Low-level neonicotinoid pesticides harm bumblebee pollination of apple trees, which significantly affect farmers’ crop yields and the quality of their fruit, say researchers from the University of Reading, England, the Royal Holloway University of London, and the University of Guelph, Canada.
Study leader, environmental sciences professor Nigel Raine, who works at Guelph’s School of Environmental Sciences, and colleagues published their findings in the academic journal Nature.
“Until now, research on pesticide effects has been limited to direct effects on bees themselves. This information provides a new perspective when trying to fully understand the trade-offs involved when deciding whether to use insecticides.”
Bumblebees are vital for global crop yields.
Neonicotinoid pesticides widely used worldwide
In prior studies, Prof. Raine and other researchers found that neonicotinoid pesticides – globally the most widely used group of insecticides – affect the behaviour of bees, including reproduction, learning performance and pollen collection.
In this latest study, the scientists demonstrated that exposure to field levels of neonicotinoid pesticides undermines the bumblebee’s ability to pollinate apple trees.
Bumblebees that had been exposed to the pesticide visited apple trees and collected pollen less frequently, compared to the unexposed insects, the study found.
The authors wrote that apples produced by pesticide-exposed bumblebee colonies contained 36% fewer seeds, which indicates fruit quality was inferior and pollination services were reduced.
Bumblebees vital for global crop yields
Prof. Raine, who had previously worked at Royal Holloway and is today the Rebanks Family Chair in Pollinator Conservation, said:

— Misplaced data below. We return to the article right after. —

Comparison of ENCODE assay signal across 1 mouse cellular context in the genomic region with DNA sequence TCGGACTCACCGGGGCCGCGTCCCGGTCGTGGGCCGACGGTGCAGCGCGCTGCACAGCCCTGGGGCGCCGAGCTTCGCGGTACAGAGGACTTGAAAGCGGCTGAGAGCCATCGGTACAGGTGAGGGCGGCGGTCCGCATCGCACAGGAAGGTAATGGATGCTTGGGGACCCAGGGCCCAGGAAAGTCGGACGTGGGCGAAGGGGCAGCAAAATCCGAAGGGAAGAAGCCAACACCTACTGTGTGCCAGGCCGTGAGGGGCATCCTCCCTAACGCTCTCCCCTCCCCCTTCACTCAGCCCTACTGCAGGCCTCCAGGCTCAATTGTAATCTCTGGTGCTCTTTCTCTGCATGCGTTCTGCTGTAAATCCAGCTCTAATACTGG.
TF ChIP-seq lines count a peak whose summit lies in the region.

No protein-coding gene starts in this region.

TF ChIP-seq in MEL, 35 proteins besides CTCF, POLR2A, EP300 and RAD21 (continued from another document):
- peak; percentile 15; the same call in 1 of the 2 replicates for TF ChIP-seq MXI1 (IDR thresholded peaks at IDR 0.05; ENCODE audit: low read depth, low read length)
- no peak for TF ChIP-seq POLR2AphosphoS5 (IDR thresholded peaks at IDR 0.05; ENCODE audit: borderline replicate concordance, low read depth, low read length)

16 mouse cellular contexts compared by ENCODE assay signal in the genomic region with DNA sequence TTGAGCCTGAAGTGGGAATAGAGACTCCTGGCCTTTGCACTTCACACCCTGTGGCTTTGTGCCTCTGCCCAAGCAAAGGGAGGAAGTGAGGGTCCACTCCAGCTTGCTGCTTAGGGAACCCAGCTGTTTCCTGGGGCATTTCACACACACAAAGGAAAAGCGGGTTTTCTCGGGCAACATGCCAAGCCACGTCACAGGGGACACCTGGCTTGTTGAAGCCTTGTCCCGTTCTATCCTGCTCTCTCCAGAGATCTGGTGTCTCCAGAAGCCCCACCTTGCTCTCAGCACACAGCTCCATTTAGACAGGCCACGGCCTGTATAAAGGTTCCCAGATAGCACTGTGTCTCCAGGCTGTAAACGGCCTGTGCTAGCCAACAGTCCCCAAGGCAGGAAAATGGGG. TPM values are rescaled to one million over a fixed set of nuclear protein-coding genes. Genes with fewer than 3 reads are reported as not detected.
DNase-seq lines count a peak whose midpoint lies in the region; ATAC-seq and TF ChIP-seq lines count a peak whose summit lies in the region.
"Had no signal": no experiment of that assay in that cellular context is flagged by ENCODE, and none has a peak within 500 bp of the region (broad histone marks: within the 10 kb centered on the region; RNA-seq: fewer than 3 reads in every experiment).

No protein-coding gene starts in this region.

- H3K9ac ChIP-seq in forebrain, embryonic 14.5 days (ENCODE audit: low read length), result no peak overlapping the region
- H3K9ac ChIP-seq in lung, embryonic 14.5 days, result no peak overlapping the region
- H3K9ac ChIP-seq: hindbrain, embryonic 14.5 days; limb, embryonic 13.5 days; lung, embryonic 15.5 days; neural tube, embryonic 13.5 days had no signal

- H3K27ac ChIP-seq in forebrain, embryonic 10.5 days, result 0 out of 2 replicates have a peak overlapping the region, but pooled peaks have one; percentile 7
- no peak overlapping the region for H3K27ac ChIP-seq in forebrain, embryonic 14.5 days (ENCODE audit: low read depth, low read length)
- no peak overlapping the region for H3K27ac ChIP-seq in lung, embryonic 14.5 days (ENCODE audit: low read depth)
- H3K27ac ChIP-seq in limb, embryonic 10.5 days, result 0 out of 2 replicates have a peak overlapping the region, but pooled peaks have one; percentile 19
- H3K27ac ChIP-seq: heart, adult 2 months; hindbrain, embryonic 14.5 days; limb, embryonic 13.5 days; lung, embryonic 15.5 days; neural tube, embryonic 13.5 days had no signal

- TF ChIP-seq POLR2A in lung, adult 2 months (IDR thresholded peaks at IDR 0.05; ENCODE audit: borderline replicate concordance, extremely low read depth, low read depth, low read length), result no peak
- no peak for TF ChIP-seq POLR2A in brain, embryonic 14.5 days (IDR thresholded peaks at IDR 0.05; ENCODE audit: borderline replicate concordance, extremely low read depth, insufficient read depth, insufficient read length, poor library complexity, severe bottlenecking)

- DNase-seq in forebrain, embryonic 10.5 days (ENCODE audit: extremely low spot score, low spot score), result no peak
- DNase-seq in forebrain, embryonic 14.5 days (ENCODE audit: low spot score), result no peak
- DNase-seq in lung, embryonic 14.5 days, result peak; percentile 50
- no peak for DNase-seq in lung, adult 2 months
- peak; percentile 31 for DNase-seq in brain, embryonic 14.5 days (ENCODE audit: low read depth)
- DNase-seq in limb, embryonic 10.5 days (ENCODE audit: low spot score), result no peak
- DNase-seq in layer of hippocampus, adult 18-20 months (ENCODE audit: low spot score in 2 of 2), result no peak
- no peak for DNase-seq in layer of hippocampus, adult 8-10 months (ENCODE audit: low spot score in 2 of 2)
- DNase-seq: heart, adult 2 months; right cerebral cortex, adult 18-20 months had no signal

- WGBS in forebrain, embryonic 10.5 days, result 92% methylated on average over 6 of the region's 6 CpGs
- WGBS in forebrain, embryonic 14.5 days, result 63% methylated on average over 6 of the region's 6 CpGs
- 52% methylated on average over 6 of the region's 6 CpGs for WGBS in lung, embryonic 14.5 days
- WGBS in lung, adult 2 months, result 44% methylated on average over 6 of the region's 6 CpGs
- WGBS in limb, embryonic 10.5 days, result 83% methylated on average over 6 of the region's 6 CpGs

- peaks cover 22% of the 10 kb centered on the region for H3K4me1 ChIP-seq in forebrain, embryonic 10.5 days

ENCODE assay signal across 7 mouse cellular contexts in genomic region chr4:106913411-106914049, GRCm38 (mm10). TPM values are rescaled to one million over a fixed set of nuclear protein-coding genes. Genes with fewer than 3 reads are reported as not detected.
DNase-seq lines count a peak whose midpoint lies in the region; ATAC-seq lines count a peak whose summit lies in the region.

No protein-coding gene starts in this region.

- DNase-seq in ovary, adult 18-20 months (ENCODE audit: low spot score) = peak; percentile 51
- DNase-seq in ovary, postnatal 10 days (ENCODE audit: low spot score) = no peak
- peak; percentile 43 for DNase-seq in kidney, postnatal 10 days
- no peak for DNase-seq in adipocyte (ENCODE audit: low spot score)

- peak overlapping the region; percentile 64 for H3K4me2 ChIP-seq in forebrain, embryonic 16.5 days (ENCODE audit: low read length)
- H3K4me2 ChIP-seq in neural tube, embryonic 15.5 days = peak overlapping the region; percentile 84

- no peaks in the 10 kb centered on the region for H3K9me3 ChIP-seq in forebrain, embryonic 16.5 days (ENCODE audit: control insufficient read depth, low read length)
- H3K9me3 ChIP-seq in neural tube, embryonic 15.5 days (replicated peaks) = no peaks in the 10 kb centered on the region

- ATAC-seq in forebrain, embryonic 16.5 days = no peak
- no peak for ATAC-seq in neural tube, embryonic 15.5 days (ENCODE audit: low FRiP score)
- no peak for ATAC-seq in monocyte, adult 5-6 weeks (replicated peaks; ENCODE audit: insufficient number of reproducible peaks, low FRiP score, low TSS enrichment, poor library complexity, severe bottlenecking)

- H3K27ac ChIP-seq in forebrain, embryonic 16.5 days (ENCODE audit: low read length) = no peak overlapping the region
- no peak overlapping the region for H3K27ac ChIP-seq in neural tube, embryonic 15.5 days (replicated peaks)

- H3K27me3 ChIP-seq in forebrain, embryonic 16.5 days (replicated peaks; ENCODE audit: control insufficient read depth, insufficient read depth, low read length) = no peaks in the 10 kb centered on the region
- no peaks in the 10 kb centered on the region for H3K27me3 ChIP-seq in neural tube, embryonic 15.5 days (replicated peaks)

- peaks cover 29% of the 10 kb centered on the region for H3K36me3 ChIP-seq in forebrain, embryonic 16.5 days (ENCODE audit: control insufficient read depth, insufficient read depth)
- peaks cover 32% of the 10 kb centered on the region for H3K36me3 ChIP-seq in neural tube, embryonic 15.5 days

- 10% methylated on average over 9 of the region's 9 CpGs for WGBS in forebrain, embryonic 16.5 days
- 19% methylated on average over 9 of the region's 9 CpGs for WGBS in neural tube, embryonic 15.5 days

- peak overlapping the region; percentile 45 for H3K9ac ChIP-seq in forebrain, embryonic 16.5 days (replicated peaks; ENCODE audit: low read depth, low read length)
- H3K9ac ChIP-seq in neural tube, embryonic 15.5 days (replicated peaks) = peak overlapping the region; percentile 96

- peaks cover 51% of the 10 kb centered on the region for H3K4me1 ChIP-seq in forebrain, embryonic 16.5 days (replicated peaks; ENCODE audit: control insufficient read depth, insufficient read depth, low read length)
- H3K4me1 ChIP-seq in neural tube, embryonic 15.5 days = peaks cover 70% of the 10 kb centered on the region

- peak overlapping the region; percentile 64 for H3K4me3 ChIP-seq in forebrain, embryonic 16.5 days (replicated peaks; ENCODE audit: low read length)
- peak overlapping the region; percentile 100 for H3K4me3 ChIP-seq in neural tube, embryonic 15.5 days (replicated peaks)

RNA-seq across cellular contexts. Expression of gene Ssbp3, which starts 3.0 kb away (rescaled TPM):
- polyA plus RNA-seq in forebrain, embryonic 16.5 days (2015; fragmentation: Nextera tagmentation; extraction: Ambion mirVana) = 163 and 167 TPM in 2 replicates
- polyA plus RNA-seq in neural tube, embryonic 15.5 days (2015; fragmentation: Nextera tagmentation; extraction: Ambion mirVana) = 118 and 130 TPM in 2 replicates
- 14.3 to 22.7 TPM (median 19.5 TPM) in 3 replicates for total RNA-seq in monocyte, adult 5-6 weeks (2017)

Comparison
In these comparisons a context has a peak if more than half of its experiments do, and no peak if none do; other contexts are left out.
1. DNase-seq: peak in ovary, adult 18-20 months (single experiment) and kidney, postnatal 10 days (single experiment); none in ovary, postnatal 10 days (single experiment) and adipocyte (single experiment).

“Bumblebees are major pollinators of apples and many other important crops around the world. Together with other wild and managed insects their pollination services to crops are valued at close to CAN$500 billion (₤246 billion, US$377 billion) worldwide every year.”
Apple growers who use neonicotinoid pesticides are getting reduced yields and lower-quality fruits.
For this study, Raine and colleagues exposed 24 bumblebee colonies to thiamethoxam, a widely used neonicotinoid pesticide. Exposure levels were comparable to those found in apple farms. The trial, which included control groups, mimicked spring pollination conditions.
Globally, over 75 million tonnes of apples are harvested annually by 95 nations.
Apples benefit significantly from insect pollination with fruit size and shape, seed number and fruit set.
The scientists found that pesticide-exposed bumblebees spent much longer foraging, and switched more often between flowers of apple varieties during foraging trips.
Other crops likely affected too
Prof. Raine said:
“Although individual bees exposed to pesticides visited more flowers, overall their colonies provided lower floral visitation rates and collected less pollen. If they are collecting less pollen they are depositing less pollen.”
“If exposure to pesticides alters pollination services to apple crops, it’s likely that other crops, particularly fruits, vegetables and nuts, and diverse wild plants that rely on bumblebees could also be affected.”
“This makes our study both useful and translatable in a much broader context when considering the potential impacts of pesticide exposure on the pollination services provided by bees.”
In an Abstract in the journal, the authors wrote:
“These results indicate that field-realistic pesticide exposure can have appreciable impacts on learning and memory, with potential implications for essential individual behaviour and colony fitness.”
The study was funded by the U.K. Insect Pollinators Initiative, the Department for Environment, Food and Rural Affairs (Defra), The W. Garfield Weston Foundation, Natural Environment Research Council (NERC), the Welcome Trust, and the Scottish Government.
Citation: “Bumblebee learning and memory is impaired by chronic exposure to a neonicotinoid pesticide,” Dara A. Stanley, Karen E. Smith & Nigel E. Raine. Nature. 16 November, 2015. DOI: 10.1038/srep16508.
Video – Queen bumblebees
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